The surface 42 can be made, in whole or in part, of plastic, rubber, fabric, treated paper or any other suitable material. The front face of that surface will bear the markings of the creature which is to be simulated; and, in the preferred embodiment of the present invention, it has the markings of a wild turkey. Specifically, the outermost area of the front face of surface 42 will be a band of a light tan or brown color which is about one inch wide, a very dark band of slightly greater width will extend inwardly from that outermost band, a four inch wide band of alternating light and dark brown arcuate strips is disposed inwardly of that very dark band, and the rest of that front surface is a very dark semicircle. Simulations of wings can be sewn or glued onto that very dark semicircle, or they can be painted or printed as lighter parts of the representation on that semicircle.

The portion 66 which simulates the front of the body plus the neck of the creature can be made, in whole or in part, from plastic, rubber, stuffed fabric or any other suitable material. The head 68 can be made, in whole or in part, of plastic, rubber, wood, treated paper, fabric, knitted or crocheted yarn, or of any other suitable material. The beard of the decoy can be made of string, rope or filaments which simulate hair. The eyes for the head 68 can be glass, buttons, plastic or vinyl; or those eyes can be painted or printed representations. The wattles also can be made of plastic, rubber, wood, stuffed fabric, treated paper or the like. The feet 12 and 16 will be painted a color which is comparable to the color of the legs of the creature to be simulated by the decoy.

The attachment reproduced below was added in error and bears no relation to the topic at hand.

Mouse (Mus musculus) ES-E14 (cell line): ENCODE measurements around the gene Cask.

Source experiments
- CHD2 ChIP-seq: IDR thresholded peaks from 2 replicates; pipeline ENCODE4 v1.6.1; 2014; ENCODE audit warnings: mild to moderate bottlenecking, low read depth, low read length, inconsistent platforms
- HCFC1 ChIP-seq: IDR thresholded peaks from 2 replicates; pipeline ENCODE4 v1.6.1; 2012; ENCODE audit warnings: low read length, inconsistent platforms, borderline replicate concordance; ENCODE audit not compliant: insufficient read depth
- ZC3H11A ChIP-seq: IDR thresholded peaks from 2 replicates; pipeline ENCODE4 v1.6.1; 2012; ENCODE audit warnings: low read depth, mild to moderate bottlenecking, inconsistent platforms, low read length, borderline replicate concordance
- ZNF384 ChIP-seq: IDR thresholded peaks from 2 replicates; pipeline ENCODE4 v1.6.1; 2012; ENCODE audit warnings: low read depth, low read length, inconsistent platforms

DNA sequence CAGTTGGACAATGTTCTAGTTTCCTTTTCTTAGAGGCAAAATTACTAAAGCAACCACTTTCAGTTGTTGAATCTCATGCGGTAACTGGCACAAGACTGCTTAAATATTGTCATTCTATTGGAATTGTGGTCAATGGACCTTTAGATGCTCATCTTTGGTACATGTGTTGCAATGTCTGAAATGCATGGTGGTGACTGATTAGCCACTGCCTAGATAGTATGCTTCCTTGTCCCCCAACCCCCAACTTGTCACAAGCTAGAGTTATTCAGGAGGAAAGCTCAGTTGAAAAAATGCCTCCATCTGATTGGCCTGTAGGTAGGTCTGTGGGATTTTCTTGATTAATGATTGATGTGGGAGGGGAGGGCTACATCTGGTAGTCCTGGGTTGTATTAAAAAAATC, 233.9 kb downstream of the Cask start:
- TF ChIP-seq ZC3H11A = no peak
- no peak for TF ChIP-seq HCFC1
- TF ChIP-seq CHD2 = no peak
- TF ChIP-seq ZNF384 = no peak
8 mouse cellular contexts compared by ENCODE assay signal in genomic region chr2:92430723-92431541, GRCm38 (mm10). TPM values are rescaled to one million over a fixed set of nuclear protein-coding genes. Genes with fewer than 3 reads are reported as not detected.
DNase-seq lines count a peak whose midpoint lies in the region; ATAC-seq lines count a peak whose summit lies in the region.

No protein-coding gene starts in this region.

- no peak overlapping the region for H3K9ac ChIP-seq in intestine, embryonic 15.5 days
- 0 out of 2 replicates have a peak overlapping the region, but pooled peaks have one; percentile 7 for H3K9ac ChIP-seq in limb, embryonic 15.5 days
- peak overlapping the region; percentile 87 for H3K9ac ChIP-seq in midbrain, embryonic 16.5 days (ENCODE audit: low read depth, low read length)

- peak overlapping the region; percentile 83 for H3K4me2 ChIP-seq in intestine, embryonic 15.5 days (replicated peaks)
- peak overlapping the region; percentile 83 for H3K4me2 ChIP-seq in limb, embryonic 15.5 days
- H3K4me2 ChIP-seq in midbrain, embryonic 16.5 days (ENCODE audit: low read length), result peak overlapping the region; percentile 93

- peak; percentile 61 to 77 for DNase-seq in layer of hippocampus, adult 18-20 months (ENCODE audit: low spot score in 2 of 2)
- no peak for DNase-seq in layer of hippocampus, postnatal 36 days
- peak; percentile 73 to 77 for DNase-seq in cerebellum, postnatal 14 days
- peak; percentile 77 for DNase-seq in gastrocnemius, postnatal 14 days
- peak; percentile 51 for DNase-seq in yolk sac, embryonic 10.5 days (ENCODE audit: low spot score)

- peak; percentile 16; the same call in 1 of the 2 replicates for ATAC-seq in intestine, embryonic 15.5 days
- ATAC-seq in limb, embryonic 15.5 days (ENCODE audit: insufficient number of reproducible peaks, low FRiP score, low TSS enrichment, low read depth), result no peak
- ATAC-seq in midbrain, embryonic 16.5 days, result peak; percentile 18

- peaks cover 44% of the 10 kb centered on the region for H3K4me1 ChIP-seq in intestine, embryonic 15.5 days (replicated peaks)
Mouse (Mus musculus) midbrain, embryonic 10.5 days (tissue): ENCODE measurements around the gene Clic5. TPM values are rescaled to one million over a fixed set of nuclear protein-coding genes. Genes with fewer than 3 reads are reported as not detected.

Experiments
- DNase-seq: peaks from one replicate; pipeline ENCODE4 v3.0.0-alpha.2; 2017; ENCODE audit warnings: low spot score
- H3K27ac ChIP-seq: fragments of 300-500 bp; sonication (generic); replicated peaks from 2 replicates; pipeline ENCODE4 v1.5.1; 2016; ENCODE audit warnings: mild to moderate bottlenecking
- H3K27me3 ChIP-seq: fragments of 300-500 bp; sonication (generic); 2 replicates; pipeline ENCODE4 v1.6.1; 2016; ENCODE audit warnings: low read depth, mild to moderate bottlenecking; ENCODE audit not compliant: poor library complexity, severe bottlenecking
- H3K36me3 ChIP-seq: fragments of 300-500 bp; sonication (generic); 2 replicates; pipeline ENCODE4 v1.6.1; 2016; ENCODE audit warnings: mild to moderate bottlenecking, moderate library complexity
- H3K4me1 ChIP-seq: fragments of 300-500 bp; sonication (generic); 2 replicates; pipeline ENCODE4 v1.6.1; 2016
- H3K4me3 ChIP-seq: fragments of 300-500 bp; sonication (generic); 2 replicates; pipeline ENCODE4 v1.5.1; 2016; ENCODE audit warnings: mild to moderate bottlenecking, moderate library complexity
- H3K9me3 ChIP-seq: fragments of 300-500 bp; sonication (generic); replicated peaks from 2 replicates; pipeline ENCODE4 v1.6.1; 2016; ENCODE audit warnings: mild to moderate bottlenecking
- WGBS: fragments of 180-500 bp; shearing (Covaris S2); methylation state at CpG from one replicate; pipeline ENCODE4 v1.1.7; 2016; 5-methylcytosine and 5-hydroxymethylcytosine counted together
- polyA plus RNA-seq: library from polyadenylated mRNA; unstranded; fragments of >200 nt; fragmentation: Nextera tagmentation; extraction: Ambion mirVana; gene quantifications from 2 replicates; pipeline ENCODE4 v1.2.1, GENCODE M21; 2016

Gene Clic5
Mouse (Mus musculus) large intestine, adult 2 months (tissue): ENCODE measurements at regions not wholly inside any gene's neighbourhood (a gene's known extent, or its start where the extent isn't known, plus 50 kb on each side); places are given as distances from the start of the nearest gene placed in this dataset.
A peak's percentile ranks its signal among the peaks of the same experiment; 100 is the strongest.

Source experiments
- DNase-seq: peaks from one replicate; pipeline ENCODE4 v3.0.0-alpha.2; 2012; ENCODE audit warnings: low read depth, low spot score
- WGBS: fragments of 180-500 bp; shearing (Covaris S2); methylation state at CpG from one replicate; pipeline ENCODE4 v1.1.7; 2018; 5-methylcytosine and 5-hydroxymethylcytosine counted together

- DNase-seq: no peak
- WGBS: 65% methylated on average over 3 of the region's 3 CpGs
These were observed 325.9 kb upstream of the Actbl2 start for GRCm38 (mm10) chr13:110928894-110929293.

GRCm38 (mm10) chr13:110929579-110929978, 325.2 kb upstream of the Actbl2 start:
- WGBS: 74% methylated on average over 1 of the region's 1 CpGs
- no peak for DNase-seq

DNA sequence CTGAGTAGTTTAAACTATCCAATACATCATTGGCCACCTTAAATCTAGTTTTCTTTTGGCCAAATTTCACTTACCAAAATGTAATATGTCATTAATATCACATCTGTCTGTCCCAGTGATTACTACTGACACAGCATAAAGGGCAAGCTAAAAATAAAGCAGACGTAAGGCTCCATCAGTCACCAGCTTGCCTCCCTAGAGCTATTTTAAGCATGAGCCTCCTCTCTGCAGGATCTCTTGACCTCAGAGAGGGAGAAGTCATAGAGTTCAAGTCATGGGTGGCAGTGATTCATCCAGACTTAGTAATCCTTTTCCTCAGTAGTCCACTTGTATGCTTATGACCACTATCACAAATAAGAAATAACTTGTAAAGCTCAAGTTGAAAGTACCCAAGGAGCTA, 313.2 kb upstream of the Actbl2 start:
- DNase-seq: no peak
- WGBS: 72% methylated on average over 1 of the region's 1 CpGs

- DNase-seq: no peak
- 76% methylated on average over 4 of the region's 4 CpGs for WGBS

Washers, not shown, are interposed between adjacent sticks; and those washers will provide small spaces between the adjacent sticks. The bolt 38 passes through those washers as well as through the sticks. Those washers facilitate ready displacement of the sticks relative to each other, and also facilitate ready folding of the decoy to the compact form shown by FIGS. 4 and 5. Although a hexagonal nut 40 is shown, a wing nut will preferably be used.

In using the decoy provided by the present invention, the hunter will select an area which the creature, that is simulated by the decoy, is likely to use as its habitat or is likely to use as an area of transit. After making certain that no other hunters are in the area, he will rotate the sticks from the folded position of FIGS. 4 and 5 to the angularly-displaced positions of FIGS. 1-3. Thereafter, he will support the decoy by pressing the feet 12 and 16 into the earth, by inserting those feet into a space which is defined by roots, rocks, stones, logs, tree trunks, or will otherwise render those feet immobile and upright. Thereafter, he will seek a position where he can see the decoy but will, himself, be essentially invisible to a creature attracted by that decoy. The hunter will then, if he has the equipment or the ability to do so, audibly simulate the call of that creature. The decoy, which simulates a wild turkey, has proved to be very lifelike and to effectively attract wild turkeys.